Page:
7. Amina uses the camera to express herself. Kamala uses her cooking. Is there anything that you use (cooking, art, music, work) to connect to your world and the people in your life?
8. Akhil is angry with America in a way that Amina isn’t. What is the source of his anger?
9. If Akhil had lived longer, who else do you think he would have painted on his ceiling? Why?
10. Do you think Sunil was really sleepwalking when he set fire to the house? Why or why not?
11. All of the Eapens go through tremendous changes, though Amina’s are more subtle than most. What is the biggest change in Amina’s personality?
12. If Jamie and Amina hadn’t shared their pasts, do you think she would have been able to trust him?
13. When Thomas sees Akhil, he believes it’s a genuine visit, not a side effect of his tumor. When Amina sees Akhil, she thinks it’s a symptom of her depression. Which explanations are you more inclined to believe?
14. What invention do you imagine Thomas was last working on?
15. Why do you think the author titled her novel The Sleepwalker’s Guide to Dancing?
Barnes & Noble Review Interview with Mira Jacob
We love Mira Jacob's debut novel, The Sleepwalker's Guide to Dancing.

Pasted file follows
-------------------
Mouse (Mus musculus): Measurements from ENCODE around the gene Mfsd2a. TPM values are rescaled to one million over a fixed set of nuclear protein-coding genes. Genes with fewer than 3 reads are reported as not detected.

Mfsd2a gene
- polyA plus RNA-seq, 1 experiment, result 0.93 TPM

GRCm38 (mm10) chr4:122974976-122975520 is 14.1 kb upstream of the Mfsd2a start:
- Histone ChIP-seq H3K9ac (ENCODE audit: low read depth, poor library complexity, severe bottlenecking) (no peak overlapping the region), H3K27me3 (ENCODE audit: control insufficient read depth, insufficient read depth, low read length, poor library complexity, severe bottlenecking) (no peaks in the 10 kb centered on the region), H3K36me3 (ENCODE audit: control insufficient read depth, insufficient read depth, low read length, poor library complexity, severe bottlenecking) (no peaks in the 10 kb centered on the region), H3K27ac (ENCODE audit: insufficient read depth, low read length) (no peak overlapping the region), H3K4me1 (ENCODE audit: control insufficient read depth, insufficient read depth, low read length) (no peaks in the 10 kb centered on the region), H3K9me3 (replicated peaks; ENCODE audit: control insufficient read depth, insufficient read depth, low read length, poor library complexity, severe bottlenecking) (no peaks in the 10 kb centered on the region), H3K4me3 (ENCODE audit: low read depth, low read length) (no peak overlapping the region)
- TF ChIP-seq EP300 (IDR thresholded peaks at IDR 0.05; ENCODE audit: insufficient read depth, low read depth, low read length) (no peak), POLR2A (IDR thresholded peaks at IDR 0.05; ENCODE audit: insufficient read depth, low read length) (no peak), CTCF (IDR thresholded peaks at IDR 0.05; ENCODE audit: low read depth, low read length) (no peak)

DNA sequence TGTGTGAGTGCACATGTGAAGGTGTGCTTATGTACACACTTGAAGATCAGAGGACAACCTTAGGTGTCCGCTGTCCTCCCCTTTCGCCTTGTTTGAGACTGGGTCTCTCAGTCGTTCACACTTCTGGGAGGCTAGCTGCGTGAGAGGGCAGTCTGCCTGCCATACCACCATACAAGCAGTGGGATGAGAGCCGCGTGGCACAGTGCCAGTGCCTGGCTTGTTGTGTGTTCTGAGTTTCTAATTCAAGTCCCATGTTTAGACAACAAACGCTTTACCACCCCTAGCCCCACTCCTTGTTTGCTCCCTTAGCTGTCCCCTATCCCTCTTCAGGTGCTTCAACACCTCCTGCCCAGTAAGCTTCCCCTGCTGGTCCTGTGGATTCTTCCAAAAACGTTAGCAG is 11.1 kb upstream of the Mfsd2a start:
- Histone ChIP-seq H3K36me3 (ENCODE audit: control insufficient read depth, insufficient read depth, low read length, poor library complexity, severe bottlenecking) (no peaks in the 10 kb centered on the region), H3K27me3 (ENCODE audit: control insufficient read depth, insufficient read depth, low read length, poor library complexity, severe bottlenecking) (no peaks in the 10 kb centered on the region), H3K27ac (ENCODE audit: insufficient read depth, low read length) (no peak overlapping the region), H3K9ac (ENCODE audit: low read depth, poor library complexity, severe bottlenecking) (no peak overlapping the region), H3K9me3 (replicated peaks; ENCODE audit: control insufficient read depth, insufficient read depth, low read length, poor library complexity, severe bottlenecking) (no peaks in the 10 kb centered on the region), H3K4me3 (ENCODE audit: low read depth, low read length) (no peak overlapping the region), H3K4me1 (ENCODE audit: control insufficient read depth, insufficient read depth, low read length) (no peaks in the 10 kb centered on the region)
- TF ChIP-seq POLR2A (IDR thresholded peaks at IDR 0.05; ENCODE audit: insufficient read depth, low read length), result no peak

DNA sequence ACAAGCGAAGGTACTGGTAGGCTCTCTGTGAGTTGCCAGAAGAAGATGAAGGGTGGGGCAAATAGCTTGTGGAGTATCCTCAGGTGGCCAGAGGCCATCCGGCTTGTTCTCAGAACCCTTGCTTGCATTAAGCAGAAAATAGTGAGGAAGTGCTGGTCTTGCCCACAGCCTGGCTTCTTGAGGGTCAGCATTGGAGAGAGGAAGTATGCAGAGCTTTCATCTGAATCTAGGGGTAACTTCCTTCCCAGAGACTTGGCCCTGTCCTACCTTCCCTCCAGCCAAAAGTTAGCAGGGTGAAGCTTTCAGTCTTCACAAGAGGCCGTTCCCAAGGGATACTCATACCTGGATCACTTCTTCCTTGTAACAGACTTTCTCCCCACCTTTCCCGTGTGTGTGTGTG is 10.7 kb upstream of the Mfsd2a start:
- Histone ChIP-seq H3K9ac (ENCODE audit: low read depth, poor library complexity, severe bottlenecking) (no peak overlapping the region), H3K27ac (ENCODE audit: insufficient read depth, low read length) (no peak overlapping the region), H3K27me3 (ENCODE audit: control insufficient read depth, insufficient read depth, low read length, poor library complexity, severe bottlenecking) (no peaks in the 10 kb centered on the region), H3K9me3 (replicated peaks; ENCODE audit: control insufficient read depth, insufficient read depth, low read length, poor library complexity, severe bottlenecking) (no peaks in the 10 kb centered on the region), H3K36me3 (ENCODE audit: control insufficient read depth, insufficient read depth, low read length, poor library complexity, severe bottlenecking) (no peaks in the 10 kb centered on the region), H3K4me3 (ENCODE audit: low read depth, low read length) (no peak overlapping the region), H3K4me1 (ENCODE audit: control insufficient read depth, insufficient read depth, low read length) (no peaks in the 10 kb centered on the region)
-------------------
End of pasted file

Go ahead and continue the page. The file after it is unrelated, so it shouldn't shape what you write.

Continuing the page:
Dazzling and irreverent, witty and profound, this is a family saga of the most engaging kind: heartbreaking, hopeful, and alive on the page which is why we had to make it one of our Summer 2014 Discover Great New Writers selections. The Anglo-Indian story of the Eapen family cuts across decades beginning in 1970s India, through the 1980s in Albuquerque, to Seattle in the '90s as they wrestle with their futures and make peace with their shared past. Readers will undoubtedly be reminded of Jhumpa Lahiri's work, but we'll also suggest you read A Sleepwalker's Guide to Dancing if you loved the insight and humor of J. Courtney Sullivan's Maine, Jean Kwok's Girl in Translation, or Maria Semple's Where'd You Go, Bernadette.
Here's Mira Jacob on storyboarding plot, finding her characters, her "brilliant writers I should have known about earlier moment,"and more for the Barnes & Noble Review. Miwa Messer
Was there any specific person or event from your own life that influenced this novel?
I started this book with the vague notion that it was going to be about a man, a father, receding from his reality in some way. The father I had originally written was quite different from my own for the obvious reason that I was writing a novel, not a memoir, and I was of the firm mind that keeping characters fictional is what allows writers to grow and breathe with them, to let them surprise us, and to take the story in places we can't anticipate. Then, four years into writing the book, my own father started dying from renal cancer. I couldn't even look at the book in those years it felt too cursed. I was also barely functional, as maybe all people are when they are watching someone they love die slowly and painfully.